The Texas-Israeli War: 1999
Reviewed date: 2004 Dec 24
In 1992 Irish terrorists contaminated England's water supply with a variant of LSD. Irrational British leaders launched a nuclear attack against Ireland and against her allies, China and South Africa. China retaliated against the British commonwealth. Both the US and the USSR tried to remain neutral, but a Chinese missile bound for Canada strayed off course into the US, ending her neutrality, and a Chinese land invasion of Russia brought the USSR into the war. With the Americans and the Russians fighting a common enemy, the Arab states could not count on Russian backing in a war against Israel. Thus, mercifully, Israel alone of all nuclear powers was wholly spared during WWIII.
Seven years later Israel is struggling with overpopulation. Israelis eager for land hire themselves out as mercenaries to the armies of the United States and of the Republic of Texas. The Texas-Israeli War: 1999 follows a group of Israeli and American soldiers as they carry out a secret mission: penetrate Texan defenses and rescue the kidnapped President of the United States. The action starts at the Texas-Oklahoma border and ends up at Ft. Deaf Smith in Crystal City, next to the Mexican border.
The Texas-Israeli War: 1999 is dull. Plainly put, the authors never offered a satisfactory or compelling reason why this mission had to occur. The motivations of the Israeli mercenaries is unclear--why must they fight in order to get land? One would think that, with 90% of the world's population dead in WWIII, that there would be plenty of land for everyone. But apparently the land is only available to those who fight in foreign armies. Yeah right.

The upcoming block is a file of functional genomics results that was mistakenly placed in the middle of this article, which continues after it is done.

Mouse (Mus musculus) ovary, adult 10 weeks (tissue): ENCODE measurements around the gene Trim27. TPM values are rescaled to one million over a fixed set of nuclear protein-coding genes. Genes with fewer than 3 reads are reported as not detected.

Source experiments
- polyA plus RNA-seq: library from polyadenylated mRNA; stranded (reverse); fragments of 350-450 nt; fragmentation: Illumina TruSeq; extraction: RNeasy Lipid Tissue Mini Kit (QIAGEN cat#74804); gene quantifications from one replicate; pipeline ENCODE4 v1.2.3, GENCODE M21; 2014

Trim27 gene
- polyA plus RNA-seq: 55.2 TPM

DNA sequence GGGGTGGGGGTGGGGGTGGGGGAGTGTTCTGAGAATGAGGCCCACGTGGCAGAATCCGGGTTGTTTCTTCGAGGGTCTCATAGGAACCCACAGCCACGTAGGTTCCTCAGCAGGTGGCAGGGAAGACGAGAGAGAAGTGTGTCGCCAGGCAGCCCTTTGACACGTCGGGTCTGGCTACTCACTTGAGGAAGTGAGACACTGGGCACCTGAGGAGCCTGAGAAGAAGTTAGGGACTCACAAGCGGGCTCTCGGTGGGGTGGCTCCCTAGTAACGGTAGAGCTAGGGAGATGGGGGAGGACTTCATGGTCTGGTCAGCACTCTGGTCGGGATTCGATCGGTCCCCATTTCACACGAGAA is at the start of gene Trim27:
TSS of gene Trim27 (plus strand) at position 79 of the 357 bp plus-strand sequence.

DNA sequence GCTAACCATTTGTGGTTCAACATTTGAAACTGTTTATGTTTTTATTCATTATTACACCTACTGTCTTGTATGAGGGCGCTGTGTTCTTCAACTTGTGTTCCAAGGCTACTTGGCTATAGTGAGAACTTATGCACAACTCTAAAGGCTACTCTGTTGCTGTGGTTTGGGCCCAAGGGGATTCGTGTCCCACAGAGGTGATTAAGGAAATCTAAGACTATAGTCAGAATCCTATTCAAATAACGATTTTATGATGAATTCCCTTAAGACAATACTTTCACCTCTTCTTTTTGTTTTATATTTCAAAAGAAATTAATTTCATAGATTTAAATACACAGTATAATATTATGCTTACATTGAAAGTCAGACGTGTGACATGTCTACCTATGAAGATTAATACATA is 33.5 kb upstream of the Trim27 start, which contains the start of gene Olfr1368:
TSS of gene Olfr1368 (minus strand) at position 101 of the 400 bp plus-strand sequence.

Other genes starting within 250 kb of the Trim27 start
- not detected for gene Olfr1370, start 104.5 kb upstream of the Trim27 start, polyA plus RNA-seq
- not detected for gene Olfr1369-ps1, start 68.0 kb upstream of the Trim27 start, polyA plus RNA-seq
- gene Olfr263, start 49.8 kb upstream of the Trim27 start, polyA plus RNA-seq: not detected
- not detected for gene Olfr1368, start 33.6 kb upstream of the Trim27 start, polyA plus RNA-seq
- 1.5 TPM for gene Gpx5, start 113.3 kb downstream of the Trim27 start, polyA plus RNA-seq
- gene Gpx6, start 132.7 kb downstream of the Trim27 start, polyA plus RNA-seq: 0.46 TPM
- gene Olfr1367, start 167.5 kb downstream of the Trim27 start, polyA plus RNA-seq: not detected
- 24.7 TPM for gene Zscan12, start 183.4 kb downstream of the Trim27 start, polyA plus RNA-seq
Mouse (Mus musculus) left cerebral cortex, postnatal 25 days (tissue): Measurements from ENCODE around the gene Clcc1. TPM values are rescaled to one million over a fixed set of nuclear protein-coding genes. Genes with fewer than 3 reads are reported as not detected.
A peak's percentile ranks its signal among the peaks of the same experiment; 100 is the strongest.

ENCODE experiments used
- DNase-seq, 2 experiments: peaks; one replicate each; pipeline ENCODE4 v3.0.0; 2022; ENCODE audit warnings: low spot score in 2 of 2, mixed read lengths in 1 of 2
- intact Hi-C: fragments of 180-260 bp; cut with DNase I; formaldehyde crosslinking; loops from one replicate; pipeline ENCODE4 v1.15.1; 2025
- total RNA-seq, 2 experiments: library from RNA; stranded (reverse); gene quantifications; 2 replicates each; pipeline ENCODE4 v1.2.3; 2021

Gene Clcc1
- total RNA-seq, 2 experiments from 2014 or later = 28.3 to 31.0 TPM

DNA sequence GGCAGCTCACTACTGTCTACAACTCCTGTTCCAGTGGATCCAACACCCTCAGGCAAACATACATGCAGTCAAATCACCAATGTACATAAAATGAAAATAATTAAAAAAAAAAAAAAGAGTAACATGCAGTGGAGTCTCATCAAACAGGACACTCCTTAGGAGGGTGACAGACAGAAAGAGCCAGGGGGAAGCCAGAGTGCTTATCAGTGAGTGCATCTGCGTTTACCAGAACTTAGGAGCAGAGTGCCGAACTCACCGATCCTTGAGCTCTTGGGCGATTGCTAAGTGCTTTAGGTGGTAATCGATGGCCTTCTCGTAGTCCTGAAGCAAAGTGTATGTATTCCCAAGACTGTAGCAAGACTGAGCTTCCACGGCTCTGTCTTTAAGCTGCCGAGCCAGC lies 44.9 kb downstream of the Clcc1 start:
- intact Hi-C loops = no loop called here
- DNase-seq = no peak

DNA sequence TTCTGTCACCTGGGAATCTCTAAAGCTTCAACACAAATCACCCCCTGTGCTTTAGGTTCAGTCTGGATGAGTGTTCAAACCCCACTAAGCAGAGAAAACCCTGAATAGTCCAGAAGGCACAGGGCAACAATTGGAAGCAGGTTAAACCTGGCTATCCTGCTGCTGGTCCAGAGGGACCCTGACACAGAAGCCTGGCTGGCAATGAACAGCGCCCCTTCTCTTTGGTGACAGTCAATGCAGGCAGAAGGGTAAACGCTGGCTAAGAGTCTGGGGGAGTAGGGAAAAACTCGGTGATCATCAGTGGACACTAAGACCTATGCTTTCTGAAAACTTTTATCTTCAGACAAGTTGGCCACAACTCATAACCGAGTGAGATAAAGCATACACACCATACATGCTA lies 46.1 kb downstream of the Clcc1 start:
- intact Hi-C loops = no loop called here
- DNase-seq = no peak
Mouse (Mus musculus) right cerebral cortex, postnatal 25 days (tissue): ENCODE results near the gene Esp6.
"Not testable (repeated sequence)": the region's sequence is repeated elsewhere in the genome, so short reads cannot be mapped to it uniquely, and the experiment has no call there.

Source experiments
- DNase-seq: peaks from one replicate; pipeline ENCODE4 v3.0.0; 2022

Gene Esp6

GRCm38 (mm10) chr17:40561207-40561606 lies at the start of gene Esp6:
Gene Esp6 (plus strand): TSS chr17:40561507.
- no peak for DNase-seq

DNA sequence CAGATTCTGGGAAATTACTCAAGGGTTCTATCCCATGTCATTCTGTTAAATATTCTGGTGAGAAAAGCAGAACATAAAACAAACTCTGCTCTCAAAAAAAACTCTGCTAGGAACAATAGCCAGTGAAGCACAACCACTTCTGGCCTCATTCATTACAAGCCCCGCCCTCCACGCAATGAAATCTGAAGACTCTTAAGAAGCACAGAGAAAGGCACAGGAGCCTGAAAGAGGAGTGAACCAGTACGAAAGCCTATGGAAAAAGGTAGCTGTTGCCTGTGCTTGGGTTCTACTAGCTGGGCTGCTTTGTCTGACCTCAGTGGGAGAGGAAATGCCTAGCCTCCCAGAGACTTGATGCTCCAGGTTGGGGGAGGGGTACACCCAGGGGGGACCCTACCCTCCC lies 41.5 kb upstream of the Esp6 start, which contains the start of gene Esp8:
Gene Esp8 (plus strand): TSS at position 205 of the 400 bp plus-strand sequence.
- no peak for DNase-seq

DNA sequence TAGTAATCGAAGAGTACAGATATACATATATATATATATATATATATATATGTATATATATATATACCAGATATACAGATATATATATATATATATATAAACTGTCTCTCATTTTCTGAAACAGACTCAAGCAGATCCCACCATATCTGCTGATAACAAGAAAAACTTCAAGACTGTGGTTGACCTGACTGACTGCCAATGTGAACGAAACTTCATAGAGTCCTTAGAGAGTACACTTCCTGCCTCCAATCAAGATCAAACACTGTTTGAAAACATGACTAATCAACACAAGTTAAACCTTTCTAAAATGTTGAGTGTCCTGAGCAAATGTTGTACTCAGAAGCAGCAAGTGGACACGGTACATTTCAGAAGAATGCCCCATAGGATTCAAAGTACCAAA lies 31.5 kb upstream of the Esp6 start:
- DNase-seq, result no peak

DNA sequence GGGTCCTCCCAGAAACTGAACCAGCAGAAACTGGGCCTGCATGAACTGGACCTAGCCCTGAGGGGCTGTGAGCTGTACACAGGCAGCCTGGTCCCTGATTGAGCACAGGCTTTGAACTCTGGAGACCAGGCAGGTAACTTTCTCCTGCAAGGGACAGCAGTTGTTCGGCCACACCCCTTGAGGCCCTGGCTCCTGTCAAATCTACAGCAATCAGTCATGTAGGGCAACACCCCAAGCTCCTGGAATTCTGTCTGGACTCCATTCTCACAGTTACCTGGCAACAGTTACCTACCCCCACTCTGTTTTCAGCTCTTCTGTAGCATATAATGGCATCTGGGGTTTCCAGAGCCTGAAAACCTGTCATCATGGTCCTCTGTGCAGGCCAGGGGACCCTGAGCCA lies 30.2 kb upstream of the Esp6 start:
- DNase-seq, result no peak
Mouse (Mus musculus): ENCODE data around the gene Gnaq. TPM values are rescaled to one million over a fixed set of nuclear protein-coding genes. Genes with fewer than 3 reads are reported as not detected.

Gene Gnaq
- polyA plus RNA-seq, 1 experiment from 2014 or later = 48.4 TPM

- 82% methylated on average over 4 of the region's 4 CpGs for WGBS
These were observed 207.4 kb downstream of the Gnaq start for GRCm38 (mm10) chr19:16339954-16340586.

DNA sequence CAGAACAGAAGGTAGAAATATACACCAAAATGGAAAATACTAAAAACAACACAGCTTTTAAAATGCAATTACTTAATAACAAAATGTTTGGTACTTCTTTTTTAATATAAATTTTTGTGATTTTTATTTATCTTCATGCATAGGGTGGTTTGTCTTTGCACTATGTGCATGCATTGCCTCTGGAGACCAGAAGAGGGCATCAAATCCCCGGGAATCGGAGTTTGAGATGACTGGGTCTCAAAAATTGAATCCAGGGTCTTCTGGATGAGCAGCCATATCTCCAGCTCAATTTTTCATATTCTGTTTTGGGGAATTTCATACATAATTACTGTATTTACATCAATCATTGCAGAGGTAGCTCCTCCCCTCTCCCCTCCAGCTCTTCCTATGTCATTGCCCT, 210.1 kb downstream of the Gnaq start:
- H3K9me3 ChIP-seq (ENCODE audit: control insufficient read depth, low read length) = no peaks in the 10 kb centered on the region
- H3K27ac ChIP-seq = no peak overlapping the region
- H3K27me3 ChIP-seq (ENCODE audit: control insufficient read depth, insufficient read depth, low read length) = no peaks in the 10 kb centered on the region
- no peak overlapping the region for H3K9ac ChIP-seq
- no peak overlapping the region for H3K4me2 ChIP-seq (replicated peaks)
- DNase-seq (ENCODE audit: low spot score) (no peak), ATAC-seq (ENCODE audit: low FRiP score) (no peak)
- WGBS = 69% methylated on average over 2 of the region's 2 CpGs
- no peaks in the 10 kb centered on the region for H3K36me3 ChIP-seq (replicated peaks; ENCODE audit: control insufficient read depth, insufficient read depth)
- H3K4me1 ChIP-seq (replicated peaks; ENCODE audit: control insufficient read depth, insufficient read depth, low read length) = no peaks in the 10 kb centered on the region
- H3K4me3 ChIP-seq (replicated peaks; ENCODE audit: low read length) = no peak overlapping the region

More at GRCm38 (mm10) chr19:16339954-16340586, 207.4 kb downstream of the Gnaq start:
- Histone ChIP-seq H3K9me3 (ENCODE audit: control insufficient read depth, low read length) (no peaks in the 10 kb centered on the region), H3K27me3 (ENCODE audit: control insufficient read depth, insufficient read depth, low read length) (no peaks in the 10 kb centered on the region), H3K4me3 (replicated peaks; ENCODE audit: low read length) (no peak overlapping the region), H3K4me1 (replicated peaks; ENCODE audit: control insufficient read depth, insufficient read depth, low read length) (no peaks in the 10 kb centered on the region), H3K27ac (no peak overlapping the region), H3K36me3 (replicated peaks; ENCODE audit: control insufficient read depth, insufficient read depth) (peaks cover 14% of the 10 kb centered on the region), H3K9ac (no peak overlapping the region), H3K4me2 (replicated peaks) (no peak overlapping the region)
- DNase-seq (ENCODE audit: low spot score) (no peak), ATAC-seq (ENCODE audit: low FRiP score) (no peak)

Further, the book consists almost entirely of descriptions of warfare. Strategy and tactics make good war manuals but poor novels. Even the token attempt at a love interest is a haphazardly and shoddy construction. The book is just plain boring.
Worse than that, the book is wrong. The Israelis, Americans, and Texans--even the ones who lived there--all refer to the Dallas-Ft. Worth area as Dalworthington. Uh huh. Nobody calls it Dalworthington. Locals call it the Metroplex. Outsiders sometimes call it DFW, but us locals know that DFW means the airport, not the whole metropolitan area. Now, there is a city called Dalworthington Gardens, but it's an unpretentious little town of 2,000 nestled between Ft. Worth and Dallas, and just south of Arlington. But seriously, nobody calls this whole place Dalworthington.
[Update 8/7/2018: I wrote the following criticism when I first reviewed the book. I've been feeling guilty ever since. It's not fair to criticize the authors simply because the route of the highway was changed after they wrote the story. I was just upset that the book confused me. My criticism was unfair and I withdraw it, but I'm leaving it here for reference.]
The authors made one other mistake: there is a reference to the junction of I-20 and I-30 east of Dallas, in the Mesquite area. But oops, I-20 and I-30 don't meet anywhere near Mesquite--in fact they only meet west of Ft. Worth. Now, in the defense of the authors, I must say that until 1971, I-20 and I-30 did meet in the Mesquite area; since 1971 I-20 has been rerouted so it no longer meets I-30 until west of Ft. Worth. But The Texas-Israeli War: 1999 was published in 1974, by which time the route of I-20 should have already been changed. And if it hadn't, at least by that time the plans were already public--I am looking right now at a 1971 Dallas map that shows the new route of highway 20--so there is no excuse for the authors not to have noted this fact and written their book accordingly. Parts of the story were published earlier in Galaxy Magazine, so maybe those parts were written before 1971, but any inconsistencies should have been corrected before it went to book form. This is a mistake that should have been caught by the authors and by the copy editors. For shame!
The Texas-Israeli War: 1999 scores a two out of five.